Getting around

A paratransit employee helps a blind man into a van.

Being stuck in the house with nothing to do because you’re
cash-strapped is bad enough, but if age or disability keep you from
outings you used to enjoy, county services are available to help,
and getting signed up in South Valley towns has never been
Being stuck in the house with nothing to do because you’re cash-strapped is bad enough, but if age or disability keep you from outings you used to enjoy, county services are available to help, and getting signed up in South Valley towns has never been easier.

Under the provision of the Americans with Disabilities Act, passed in 1990, areas like San Benito and Santa Clara counties provide transportation services for those who can’t get around on their own and who meet minimum guidelines for disability.

“Basically, we have programs for people who cannot take the regular system the way it is,” said Lupe Solis, a spokeswoman for the Valley Transit Authority.

If you or someone you love is disabled or elderly, or if you face restricted access to transportation here’s how you can get around in the South Valley.

Santa Clara County

Dial-a-Ride, the county’s transportation service for residents living in homes prohibitively far from scheduled bus routes, no longer exists in Santa Clara County, according to VTA spokeswoman Lupe Solis, so residents in need must either access set bus routes or apply for paratransit services.

Gilroy and Morgan Hill residents who wish to use paratransit, which offers door-to-door transport within the county for anything from shopping to doctors’ appointments to church visits, must fill out a paratransit application form and deliver it to the VTA office, but the authority’s procedures are now easier to follow from that point.

Paratransit acceptance requires a doctor’s approval stating that the patient is unable to access bus routes on his or her own due to physical or mental impairment.

But getting acceptance just got easier for county residents, said Solis, because VTA officials will now transport prospective paratransit members to their disability screening for free.

Eligible residents are urged to call and make appointments for their transportation at least 48 hours in advance for the service, which is used by an average of 3,340 people in the county each weekday.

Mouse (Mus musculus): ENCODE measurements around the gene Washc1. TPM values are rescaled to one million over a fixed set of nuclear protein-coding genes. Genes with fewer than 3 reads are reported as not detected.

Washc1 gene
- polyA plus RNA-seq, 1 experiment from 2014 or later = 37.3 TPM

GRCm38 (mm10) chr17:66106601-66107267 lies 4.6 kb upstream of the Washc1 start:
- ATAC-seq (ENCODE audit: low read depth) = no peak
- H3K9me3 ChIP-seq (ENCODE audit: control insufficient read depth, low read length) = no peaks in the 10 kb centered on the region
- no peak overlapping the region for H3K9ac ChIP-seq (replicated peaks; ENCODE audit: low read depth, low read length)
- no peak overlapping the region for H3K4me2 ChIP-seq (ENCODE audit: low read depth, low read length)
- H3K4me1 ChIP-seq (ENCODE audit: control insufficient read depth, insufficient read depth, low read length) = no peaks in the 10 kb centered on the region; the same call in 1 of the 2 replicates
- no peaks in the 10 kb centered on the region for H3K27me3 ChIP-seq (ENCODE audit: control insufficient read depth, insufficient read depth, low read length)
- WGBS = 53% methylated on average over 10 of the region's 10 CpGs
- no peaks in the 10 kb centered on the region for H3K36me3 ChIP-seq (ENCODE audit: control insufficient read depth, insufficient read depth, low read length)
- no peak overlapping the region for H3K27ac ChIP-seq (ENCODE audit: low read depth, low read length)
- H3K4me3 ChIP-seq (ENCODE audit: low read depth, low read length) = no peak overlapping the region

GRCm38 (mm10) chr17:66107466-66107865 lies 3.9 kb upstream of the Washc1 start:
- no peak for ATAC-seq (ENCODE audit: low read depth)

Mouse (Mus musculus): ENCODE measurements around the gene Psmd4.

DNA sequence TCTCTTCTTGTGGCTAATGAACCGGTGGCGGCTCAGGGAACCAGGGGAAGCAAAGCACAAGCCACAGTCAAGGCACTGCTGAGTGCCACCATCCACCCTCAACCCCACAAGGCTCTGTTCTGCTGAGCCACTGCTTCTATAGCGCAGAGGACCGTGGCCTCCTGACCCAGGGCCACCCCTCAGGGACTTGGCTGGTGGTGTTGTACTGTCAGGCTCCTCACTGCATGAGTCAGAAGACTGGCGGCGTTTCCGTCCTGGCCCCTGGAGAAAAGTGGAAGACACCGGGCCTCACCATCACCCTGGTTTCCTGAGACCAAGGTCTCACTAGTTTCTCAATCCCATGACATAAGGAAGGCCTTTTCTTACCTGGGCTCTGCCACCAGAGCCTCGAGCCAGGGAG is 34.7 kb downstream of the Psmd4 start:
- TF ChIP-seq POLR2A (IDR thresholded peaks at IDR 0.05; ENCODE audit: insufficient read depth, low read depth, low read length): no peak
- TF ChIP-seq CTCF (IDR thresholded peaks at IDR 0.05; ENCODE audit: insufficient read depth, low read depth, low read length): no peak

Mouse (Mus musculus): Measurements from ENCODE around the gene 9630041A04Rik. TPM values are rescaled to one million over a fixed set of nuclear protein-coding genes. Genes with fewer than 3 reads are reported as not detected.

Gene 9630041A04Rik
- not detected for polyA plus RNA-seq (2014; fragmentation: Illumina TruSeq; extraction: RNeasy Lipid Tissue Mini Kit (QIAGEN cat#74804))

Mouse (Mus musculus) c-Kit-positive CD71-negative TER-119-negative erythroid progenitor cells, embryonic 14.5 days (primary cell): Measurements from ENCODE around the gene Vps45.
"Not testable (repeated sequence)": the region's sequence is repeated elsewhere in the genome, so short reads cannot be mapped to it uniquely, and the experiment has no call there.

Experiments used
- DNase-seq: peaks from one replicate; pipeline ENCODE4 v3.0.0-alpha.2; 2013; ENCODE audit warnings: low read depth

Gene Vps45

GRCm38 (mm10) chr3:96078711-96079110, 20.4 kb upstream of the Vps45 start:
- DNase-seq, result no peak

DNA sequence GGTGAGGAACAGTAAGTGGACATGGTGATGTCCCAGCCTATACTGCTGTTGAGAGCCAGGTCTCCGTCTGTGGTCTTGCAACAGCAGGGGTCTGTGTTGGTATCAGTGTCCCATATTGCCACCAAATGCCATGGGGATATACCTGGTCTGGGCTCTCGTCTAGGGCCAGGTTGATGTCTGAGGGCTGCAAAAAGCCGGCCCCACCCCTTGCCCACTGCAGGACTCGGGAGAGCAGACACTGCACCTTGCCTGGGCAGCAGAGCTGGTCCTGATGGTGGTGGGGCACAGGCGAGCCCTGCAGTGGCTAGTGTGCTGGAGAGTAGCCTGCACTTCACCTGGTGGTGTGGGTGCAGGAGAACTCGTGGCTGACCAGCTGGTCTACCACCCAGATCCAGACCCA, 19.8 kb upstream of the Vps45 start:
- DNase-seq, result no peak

Co-payments, or small fees met by county budgets, start with a minimum charge of $3.50 for one round trip if the return time is set prior to pick-up. These fees cap at $7 for an open-ended round trip where riders may call whenever they are ready for the service. Prices are set by the service, which responds to an average of 900,000 pick-up calls in a year.

For more information, call (408) 321-7067 or (408) 436-2865 .

San Benito County

If you live more than 1/2 mile from the nearest scheduled bus stop, you may also use the county’s Dial-a-Ride system at any point in time, regardless of your age or physical ability. Reservations are recommended 48 hours in advance, and if you call at the last-minute you may wait up to 30 minutes.

For those who feel they may meet paratransit criteria, the application process is relatively simple. To qualify, you must meet one or more of the following criteria:

• cannot board, ride or exit a fixed route bus because of physical, mental or visual impairment

• cannot travel 1/2 mile on your own

• cannot grasp coins and tickets

• cannot stand on a bus or wait 15 minutes or more for a bus

• cannot follow or understand travel directions

• already have an ADA paratransit identification card from another area

All paratransit approvals require doctor’s consent, which is usually obtained by the transit agency itself. In the case of San Benito County, should your doctor not respond to queries within 21 days, the agency usually issues approval anyway.

“We don’t like to turn people away,” said Lezama. “Since I’ve been here, I’ve only had to issue two rejections, and I’ve been here two years.”

The paratransit system, which currently serves 195 San Benito County residents, takes those who live inside the Hollister city limits to in-town destinations of their choice for 75 cents and those outside of the city limits, but within the county can ride to the in-county destination of their choice for $1.

In April alone, paratransit services gave 1,140 rides to seniors and 1,611 rides to members of the disabled community. Another 300 rides were paid for by wheelchair-bound county residents accessing bus lines.

But for residents traveling outside the county, access points are more limited. That’s where the nonprofit group Jovenes de Antaño comes in.

The group offers low-cost transport to areas as far as the Stanford/Palo Alto area, according to Vicky Rivera, the group’s transportation coordinator.

“We only provide medical appointment transportation, but I’m here from 8am to 4:30pm for people to make appointments, and we will get them there,” said Rivera. “If they need to get to Stanford by 8am, they’ll be there, and if we need to start at 4am, we’ll be there.”

Rivera said the group charges $5 for transport to Gilroy or Salinas area and $10 for trips to Stanford, but does not deny transportation to customers who are unable to pay the fee.

For more information on paratransit in San Benito County, call (831) 637-7665 and for more information on medical transport from Jovenes de Antaño, call (831) 637-9275.

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